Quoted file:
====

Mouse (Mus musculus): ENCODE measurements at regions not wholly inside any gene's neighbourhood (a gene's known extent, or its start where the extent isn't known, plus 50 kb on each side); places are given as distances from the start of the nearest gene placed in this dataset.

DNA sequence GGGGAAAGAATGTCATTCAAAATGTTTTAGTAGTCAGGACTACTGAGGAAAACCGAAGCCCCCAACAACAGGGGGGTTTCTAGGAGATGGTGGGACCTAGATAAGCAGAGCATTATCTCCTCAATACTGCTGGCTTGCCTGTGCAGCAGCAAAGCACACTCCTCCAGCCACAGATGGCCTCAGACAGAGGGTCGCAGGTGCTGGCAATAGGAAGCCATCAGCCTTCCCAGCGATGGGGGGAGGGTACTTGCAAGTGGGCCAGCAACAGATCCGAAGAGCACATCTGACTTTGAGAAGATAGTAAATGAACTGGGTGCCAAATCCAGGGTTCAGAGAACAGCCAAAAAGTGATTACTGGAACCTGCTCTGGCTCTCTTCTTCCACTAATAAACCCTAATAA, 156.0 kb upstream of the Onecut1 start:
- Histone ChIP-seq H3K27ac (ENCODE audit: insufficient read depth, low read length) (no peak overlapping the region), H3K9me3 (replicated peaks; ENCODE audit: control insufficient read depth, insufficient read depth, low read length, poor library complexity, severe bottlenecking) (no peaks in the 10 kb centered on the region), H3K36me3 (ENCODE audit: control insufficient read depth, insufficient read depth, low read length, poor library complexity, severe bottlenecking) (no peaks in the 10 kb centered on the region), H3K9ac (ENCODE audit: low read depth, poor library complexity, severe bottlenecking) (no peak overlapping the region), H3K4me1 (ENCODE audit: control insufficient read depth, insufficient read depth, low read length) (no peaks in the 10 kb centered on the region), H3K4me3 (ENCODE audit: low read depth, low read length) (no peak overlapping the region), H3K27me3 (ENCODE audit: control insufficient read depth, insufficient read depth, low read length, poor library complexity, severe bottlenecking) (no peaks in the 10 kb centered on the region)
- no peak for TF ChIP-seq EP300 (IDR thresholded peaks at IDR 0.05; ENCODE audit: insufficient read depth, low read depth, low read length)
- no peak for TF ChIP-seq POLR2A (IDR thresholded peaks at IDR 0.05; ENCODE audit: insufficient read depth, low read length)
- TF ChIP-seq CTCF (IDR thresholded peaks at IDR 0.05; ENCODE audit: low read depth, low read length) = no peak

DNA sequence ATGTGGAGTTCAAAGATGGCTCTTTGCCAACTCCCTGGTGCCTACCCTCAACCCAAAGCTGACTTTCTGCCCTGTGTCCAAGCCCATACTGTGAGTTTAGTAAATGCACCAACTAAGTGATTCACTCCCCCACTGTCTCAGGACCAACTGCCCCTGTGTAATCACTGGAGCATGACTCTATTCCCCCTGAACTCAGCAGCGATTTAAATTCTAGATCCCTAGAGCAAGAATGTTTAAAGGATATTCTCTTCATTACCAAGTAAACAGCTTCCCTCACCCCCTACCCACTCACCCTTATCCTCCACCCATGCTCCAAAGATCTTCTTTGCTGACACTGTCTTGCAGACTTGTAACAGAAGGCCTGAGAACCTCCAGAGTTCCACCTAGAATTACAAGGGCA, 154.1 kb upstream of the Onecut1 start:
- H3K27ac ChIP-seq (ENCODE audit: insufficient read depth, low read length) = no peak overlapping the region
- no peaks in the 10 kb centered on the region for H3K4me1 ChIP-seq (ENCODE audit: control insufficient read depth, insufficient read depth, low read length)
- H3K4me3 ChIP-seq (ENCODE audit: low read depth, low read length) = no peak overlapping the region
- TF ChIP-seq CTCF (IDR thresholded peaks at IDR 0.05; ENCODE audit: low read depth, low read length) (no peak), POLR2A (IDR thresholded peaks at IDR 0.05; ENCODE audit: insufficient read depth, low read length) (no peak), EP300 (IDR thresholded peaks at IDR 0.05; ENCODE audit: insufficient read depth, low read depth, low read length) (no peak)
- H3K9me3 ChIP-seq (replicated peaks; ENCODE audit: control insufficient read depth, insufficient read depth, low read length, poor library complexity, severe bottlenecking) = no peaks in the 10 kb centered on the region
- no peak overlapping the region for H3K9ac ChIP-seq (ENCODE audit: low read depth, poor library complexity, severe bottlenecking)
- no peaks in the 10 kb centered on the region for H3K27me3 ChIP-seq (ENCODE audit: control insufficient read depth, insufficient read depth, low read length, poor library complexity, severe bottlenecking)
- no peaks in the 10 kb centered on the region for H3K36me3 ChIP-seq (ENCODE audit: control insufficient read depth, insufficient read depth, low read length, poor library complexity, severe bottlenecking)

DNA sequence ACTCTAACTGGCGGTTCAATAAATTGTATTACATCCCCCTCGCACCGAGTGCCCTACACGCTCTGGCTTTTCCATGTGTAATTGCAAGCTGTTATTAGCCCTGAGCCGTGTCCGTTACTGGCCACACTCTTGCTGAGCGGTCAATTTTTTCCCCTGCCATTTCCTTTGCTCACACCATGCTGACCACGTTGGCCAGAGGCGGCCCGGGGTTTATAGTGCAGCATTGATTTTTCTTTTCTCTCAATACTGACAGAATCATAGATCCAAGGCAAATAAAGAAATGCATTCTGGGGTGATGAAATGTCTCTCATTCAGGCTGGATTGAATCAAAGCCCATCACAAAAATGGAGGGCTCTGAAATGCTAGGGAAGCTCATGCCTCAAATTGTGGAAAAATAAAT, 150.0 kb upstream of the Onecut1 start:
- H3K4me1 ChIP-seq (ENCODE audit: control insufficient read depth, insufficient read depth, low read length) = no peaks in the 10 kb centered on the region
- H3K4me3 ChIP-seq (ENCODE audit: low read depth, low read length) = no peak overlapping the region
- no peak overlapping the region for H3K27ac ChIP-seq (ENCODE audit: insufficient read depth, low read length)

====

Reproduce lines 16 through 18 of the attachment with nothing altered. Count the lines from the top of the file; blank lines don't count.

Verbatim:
DNA sequence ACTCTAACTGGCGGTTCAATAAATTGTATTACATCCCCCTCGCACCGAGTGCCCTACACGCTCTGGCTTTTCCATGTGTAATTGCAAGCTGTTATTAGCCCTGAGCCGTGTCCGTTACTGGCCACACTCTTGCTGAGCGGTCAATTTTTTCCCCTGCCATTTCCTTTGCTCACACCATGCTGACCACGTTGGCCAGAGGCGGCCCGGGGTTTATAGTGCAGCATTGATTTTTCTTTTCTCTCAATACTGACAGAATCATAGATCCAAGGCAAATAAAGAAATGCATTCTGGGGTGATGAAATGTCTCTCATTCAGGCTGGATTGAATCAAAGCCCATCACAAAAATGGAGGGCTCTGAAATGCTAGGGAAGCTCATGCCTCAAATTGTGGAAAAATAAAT, 150.0 kb upstream of the Onecut1 start:
- H3K4me1 ChIP-seq (ENCODE audit: control insufficient read depth, insufficient read depth, low read length) = no peaks in the 10 kb centered on the region
- H3K4me3 ChIP-seq (ENCODE audit: low read depth, low read length) = no peak overlapping the region